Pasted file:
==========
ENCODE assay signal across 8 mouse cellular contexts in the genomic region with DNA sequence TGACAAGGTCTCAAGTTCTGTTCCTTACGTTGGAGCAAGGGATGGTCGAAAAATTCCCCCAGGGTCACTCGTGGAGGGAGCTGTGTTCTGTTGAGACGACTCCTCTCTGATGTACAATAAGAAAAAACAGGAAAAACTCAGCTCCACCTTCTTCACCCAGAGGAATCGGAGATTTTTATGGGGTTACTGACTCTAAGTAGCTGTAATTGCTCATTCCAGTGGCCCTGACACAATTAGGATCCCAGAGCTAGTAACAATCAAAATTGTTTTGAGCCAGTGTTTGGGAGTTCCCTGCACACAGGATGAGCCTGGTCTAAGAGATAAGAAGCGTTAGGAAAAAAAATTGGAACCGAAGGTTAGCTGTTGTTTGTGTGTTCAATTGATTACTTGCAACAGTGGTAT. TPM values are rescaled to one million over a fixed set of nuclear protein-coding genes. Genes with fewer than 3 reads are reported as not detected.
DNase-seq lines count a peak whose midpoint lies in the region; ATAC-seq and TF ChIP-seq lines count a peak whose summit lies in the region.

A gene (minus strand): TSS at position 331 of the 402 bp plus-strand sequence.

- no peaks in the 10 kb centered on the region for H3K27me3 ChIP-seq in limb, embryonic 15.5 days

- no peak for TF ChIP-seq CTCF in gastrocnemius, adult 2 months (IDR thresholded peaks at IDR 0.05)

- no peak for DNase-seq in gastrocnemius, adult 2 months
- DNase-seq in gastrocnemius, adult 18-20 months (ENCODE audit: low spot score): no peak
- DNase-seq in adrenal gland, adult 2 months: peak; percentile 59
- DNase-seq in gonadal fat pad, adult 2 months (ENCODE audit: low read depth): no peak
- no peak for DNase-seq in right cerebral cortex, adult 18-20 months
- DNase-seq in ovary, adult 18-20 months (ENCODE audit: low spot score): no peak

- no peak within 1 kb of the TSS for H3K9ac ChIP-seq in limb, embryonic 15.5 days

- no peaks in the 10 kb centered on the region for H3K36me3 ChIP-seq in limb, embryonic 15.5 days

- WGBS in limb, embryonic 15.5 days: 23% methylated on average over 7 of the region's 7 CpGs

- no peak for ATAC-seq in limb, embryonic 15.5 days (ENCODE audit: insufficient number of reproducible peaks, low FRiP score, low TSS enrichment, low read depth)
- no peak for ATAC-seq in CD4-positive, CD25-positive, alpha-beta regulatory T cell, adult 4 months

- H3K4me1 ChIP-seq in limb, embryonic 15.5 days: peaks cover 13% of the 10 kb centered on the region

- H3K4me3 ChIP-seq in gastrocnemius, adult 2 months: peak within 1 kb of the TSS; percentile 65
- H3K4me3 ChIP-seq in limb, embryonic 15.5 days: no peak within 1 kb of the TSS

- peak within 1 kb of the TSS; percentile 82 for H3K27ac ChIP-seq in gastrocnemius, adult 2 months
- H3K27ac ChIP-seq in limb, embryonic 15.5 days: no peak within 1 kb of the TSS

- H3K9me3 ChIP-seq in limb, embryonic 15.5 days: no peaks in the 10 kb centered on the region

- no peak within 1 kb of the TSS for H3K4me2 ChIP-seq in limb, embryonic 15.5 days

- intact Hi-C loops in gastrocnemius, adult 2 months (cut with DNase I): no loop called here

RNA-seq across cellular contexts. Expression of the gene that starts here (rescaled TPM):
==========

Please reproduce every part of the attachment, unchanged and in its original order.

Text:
ENCODE assay signal across 8 mouse cellular contexts in the genomic region with DNA sequence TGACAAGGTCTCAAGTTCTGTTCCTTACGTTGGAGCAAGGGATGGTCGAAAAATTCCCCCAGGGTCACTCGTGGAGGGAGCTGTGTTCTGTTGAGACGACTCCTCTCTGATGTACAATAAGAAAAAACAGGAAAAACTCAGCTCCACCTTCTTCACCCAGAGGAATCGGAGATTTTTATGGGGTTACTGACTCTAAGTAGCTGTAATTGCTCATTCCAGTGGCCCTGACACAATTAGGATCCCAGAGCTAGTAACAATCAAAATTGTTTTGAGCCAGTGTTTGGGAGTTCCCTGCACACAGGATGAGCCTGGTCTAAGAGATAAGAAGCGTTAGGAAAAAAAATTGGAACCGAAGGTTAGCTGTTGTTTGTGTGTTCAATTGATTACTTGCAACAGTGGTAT. TPM values are rescaled to one million over a fixed set of nuclear protein-coding genes. Genes with fewer than 3 reads are reported as not detected.
DNase-seq lines count a peak whose midpoint lies in the region; ATAC-seq and TF ChIP-seq lines count a peak whose summit lies in the region.

A gene (minus strand): TSS at position 331 of the 402 bp plus-strand sequence.

- no peaks in the 10 kb centered on the region for H3K27me3 ChIP-seq in limb, embryonic 15.5 days

- no peak for TF ChIP-seq CTCF in gastrocnemius, adult 2 months (IDR thresholded peaks at IDR 0.05)

- no peak for DNase-seq in gastrocnemius, adult 2 months
- DNase-seq in gastrocnemius, adult 18-20 months (ENCODE audit: low spot score): no peak
- DNase-seq in adrenal gland, adult 2 months: peak; percentile 59
- DNase-seq in gonadal fat pad, adult 2 months (ENCODE audit: low read depth): no peak
- no peak for DNase-seq in right cerebral cortex, adult 18-20 months
- DNase-seq in ovary, adult 18-20 months (ENCODE audit: low spot score): no peak

- no peak within 1 kb of the TSS for H3K9ac ChIP-seq in limb, embryonic 15.5 days

- no peaks in the 10 kb centered on the region for H3K36me3 ChIP-seq in limb, embryonic 15.5 days

- WGBS in limb, embryonic 15.5 days: 23% methylated on average over 7 of the region's 7 CpGs

- no peak for ATAC-seq in limb, embryonic 15.5 days (ENCODE audit: insufficient number of reproducible peaks, low FRiP score, low TSS enrichment, low read depth)
- no peak for ATAC-seq in CD4-positive, CD25-positive, alpha-beta regulatory T cell, adult 4 months

- H3K4me1 ChIP-seq in limb, embryonic 15.5 days: peaks cover 13% of the 10 kb centered on the region

- H3K4me3 ChIP-seq in gastrocnemius, adult 2 months: peak within 1 kb of the TSS; percentile 65
- H3K4me3 ChIP-seq in limb, embryonic 15.5 days: no peak within 1 kb of the TSS

- peak within 1 kb of the TSS; percentile 82 for H3K27ac ChIP-seq in gastrocnemius, adult 2 months
- H3K27ac ChIP-seq in limb, embryonic 15.5 days: no peak within 1 kb of the TSS

- H3K9me3 ChIP-seq in limb, embryonic 15.5 days: no peaks in the 10 kb centered on the region

- no peak within 1 kb of the TSS for H3K4me2 ChIP-seq in limb, embryonic 15.5 days

- intact Hi-C loops in gastrocnemius, adult 2 months (cut with DNase I): no loop called here

RNA-seq across cellular contexts. Expression of the gene that starts here (rescaled TPM):